Following on from last night’s grousings about the difficulties I have had in accepting my work as something of intellectual value, it’s worth considering the idea of ‘disjunction’ more fully. By disjunction, I mean the mental gap between the projected, external self and the internal workings of the private mind. I don’t intend to address this from an ontological perspective, although I might betray a weakness for pseudo-existentialism – but only because those kids of May 1968 looked so damn good with their Gitanes and Breton jerseys, regardless of how flimsy their house of revolutionary cards turned out to be. But I digress. Rather than looking at disjunction as a phenomenon of abstract consciousness, I’ve been thinking about what it means as a lived experience. A psychological analysis, if you like.
I am genuinely curious as to whether the feeling that my ‘projected self’ is false, is a neurosis shared by many others. Of course, I don’t for one moment think that it is a unique, or even an unusual feeling. But I do wonder if it is universal, or whether other people find it to be a near-constant state of being, as I do. What a feeling it must be, not only to ‘Know Thyself’, but to know that you can and do project a valid representation of that inner self to the world around you. To paraphrase Alexander Pope wildly out of context, the happiness of the blameless vestal’s lot comes not only from her spotless mind in relation to the world around her, but from her unconsciousness of any disjunction between her internal and projected self.
Unlike the blameless Eloisa, I am fully aware of the possibility that I may be a massive fraud. The conversations I have, the books I read, the tastes I profess, are all to some extent a performance for the benefit of others. That is not to say, that I derive no enjoyment from these things, that give shape and parameters to the thing I dub my personality. But enjoyment is also derived from the notion that I can allow this grand performance to define me, and that I can – so easily! – allow myself to be placed in a number of convenient intellectual and social categories by the people around me. There is a sense of power that comes with knowing that one’s projected self is a character, to be played to the pit, the gallery or the boxes as appropriate. With knowing, too, that even if I am a fraud, I must be a bloody good one, to have fooled so many people for so long.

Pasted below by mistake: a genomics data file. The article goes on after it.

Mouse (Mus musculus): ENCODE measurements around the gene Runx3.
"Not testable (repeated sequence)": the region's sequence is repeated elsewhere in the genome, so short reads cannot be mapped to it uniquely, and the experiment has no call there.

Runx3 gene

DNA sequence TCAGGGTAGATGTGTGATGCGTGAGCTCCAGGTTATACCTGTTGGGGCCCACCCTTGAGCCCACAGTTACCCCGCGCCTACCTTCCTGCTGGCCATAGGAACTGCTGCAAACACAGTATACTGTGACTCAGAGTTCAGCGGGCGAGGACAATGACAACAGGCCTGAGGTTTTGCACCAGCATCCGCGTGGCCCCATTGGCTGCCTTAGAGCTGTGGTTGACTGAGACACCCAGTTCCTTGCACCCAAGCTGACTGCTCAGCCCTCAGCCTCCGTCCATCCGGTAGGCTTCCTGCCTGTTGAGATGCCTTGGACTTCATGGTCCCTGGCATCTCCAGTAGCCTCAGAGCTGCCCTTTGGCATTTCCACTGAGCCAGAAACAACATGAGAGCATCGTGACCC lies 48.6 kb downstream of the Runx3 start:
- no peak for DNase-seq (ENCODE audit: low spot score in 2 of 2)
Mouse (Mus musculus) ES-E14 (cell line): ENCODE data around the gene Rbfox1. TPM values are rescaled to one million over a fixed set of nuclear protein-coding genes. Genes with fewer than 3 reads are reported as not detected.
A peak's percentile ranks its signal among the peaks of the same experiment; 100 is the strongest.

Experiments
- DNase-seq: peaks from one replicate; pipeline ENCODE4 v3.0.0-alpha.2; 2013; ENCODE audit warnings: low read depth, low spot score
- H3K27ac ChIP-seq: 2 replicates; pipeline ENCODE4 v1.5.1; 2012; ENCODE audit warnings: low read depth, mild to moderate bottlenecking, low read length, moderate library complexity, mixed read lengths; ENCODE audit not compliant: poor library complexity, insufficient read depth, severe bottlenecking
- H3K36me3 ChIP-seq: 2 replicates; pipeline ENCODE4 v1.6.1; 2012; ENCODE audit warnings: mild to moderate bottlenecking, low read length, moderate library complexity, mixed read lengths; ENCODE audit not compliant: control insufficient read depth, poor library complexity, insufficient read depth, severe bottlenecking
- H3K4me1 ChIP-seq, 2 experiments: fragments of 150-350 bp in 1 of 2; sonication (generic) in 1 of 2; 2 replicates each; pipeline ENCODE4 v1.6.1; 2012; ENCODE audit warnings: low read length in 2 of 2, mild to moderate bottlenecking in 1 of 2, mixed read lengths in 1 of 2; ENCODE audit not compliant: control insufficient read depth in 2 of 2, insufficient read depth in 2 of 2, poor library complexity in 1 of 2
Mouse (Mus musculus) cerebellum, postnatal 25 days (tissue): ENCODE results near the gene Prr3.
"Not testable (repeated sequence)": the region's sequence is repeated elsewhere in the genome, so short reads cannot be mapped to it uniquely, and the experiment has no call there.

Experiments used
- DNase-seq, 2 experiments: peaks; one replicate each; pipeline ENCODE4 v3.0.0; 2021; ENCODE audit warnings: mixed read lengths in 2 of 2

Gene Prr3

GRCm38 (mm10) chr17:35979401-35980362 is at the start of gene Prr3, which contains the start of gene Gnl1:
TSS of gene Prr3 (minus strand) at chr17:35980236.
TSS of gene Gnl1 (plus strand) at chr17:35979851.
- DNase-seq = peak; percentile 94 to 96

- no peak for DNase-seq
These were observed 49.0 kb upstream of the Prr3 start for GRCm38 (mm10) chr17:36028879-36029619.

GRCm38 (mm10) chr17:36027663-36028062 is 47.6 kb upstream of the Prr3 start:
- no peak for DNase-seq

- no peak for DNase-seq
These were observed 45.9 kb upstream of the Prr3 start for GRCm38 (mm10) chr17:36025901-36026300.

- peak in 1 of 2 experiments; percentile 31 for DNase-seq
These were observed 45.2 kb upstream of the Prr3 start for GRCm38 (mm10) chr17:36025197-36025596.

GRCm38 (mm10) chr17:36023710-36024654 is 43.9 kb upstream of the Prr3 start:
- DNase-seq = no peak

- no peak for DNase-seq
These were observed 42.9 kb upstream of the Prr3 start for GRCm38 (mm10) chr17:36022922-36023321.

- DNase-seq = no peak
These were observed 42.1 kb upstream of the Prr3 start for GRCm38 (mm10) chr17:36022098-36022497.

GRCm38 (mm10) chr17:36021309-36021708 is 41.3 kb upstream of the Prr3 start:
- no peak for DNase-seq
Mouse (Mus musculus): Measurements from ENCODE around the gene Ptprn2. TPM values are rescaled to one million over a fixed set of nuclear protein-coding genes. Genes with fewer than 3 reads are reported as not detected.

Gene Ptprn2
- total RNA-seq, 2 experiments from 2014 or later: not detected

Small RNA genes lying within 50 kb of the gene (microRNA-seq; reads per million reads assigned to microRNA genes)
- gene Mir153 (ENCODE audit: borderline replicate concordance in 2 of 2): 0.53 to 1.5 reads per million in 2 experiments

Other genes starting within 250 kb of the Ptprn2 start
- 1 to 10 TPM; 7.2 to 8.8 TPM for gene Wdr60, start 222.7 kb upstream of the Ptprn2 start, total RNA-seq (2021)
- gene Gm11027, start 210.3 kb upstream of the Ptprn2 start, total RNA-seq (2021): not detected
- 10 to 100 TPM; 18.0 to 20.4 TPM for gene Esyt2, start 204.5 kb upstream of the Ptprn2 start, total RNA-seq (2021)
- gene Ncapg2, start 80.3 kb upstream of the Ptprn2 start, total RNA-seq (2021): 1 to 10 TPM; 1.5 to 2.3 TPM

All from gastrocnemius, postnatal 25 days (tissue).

I don’t care, at this point, to get into the specifics of my own disjunction, which is of course rooted in my own neuroses and issues. Suffice to say, that the self I project – or should I say, the various selves I project – are more or less divergent from my private mind. As I write this, however (it’s not planned out), I look at the plural ‘selves’ in the last sentence, and a new idea begins to form. Up to this point, I have been thinking of the self in terms of a dichotomous binary (yes, that is a tautology, but I liked both words and couldn’t pick just one). One is public or private, internal or external. But wouldn’t it be more productive, and more honest, to allow the self to exist on a spectrum, rather than a binary? Both the public and private sides of the binary self are mutually influential, and equally valid. Of course, this approach still leaves an important question unanswered – if all aspects of the self exist on a spectrum, is there a single nugget of truth – a core self – that holds it all together? For now, though, demolishing the binary allows me to let go of language like ‘fraudulent’, without preventing me from moulding and adapting to social circumstances. It’s not an ideal conclusion, but it is an oddly comforting one.